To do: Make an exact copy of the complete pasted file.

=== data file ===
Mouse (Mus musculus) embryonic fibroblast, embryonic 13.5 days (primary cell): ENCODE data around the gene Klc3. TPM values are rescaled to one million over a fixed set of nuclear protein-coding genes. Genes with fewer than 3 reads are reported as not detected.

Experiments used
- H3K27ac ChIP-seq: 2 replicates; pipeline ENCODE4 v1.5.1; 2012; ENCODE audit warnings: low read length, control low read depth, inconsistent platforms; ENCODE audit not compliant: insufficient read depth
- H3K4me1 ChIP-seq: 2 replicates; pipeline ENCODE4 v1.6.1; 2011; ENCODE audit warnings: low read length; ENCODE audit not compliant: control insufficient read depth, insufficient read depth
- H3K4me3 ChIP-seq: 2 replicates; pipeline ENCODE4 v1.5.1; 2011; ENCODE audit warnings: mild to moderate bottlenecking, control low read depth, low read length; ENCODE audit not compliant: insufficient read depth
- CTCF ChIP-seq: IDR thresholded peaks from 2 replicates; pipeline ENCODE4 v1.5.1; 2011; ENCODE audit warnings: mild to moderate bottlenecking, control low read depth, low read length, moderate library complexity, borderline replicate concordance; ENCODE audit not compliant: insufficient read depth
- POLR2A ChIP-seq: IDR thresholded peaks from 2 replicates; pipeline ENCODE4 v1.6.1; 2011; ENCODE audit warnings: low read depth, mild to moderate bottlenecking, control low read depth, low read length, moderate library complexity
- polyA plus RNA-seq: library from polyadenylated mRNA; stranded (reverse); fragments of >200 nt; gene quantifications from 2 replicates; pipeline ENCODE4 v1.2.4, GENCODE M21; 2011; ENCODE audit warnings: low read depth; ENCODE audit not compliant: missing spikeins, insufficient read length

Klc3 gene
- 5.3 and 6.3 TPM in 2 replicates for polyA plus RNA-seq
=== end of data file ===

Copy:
Mouse (Mus musculus) embryonic fibroblast, embryonic 13.5 days (primary cell): ENCODE data around the gene Klc3. TPM values are rescaled to one million over a fixed set of nuclear protein-coding genes. Genes with fewer than 3 reads are reported as not detected.

Experiments used
- H3K27ac ChIP-seq: 2 replicates; pipeline ENCODE4 v1.5.1; 2012; ENCODE audit warnings: low read length, control low read depth, inconsistent platforms; ENCODE audit not compliant: insufficient read depth
- H3K4me1 ChIP-seq: 2 replicates; pipeline ENCODE4 v1.6.1; 2011; ENCODE audit warnings: low read length; ENCODE audit not compliant: control insufficient read depth, insufficient read depth
- H3K4me3 ChIP-seq: 2 replicates; pipeline ENCODE4 v1.5.1; 2011; ENCODE audit warnings: mild to moderate bottlenecking, control low read depth, low read length; ENCODE audit not compliant: insufficient read depth
- CTCF ChIP-seq: IDR thresholded peaks from 2 replicates; pipeline ENCODE4 v1.5.1; 2011; ENCODE audit warnings: mild to moderate bottlenecking, control low read depth, low read length, moderate library complexity, borderline replicate concordance; ENCODE audit not compliant: insufficient read depth
- POLR2A ChIP-seq: IDR thresholded peaks from 2 replicates; pipeline ENCODE4 v1.6.1; 2011; ENCODE audit warnings: low read depth, mild to moderate bottlenecking, control low read depth, low read length, moderate library complexity
- polyA plus RNA-seq: library from polyadenylated mRNA; stranded (reverse); fragments of >200 nt; gene quantifications from 2 replicates; pipeline ENCODE4 v1.2.4, GENCODE M21; 2011; ENCODE audit warnings: low read depth; ENCODE audit not compliant: missing spikeins, insufficient read length

Klc3 gene
- 5.3 and 6.3 TPM in 2 replicates for polyA plus RNA-seq